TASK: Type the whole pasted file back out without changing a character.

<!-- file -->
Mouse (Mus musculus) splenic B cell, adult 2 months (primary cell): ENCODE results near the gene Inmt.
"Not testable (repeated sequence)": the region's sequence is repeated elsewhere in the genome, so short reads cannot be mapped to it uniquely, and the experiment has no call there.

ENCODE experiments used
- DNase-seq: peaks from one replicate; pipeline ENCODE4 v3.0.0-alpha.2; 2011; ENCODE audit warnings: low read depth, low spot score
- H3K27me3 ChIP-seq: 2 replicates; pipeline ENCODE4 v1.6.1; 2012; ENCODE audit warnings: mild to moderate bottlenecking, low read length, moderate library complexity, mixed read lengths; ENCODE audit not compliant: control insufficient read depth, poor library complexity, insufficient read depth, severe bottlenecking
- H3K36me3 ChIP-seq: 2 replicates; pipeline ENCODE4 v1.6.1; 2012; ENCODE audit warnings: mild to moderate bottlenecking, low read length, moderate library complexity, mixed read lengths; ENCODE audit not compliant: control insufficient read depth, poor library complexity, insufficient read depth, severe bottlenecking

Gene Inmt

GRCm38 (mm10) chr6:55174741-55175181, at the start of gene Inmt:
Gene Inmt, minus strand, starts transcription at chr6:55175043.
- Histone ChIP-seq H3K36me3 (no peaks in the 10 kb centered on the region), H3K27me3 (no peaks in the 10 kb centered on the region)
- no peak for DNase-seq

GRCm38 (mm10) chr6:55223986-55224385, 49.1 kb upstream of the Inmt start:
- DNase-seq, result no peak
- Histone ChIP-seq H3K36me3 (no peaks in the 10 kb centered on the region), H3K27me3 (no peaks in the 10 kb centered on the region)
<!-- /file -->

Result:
Mouse (Mus musculus) splenic B cell, adult 2 months (primary cell): ENCODE results near the gene Inmt.
"Not testable (repeated sequence)": the region's sequence is repeated elsewhere in the genome, so short reads cannot be mapped to it uniquely, and the experiment has no call there.

ENCODE experiments used
- DNase-seq: peaks from one replicate; pipeline ENCODE4 v3.0.0-alpha.2; 2011; ENCODE audit warnings: low read depth, low spot score
- H3K27me3 ChIP-seq: 2 replicates; pipeline ENCODE4 v1.6.1; 2012; ENCODE audit warnings: mild to moderate bottlenecking, low read length, moderate library complexity, mixed read lengths; ENCODE audit not compliant: control insufficient read depth, poor library complexity, insufficient read depth, severe bottlenecking
- H3K36me3 ChIP-seq: 2 replicates; pipeline ENCODE4 v1.6.1; 2012; ENCODE audit warnings: mild to moderate bottlenecking, low read length, moderate library complexity, mixed read lengths; ENCODE audit not compliant: control insufficient read depth, poor library complexity, insufficient read depth, severe bottlenecking

Gene Inmt

GRCm38 (mm10) chr6:55174741-55175181, at the start of gene Inmt:
Gene Inmt, minus strand, starts transcription at chr6:55175043.
- Histone ChIP-seq H3K36me3 (no peaks in the 10 kb centered on the region), H3K27me3 (no peaks in the 10 kb centered on the region)
- no peak for DNase-seq

GRCm38 (mm10) chr6:55223986-55224385, 49.1 kb upstream of the Inmt start:
- DNase-seq, result no peak
- Histone ChIP-seq H3K36me3 (no peaks in the 10 kb centered on the region), H3K27me3 (no peaks in the 10 kb centered on the region)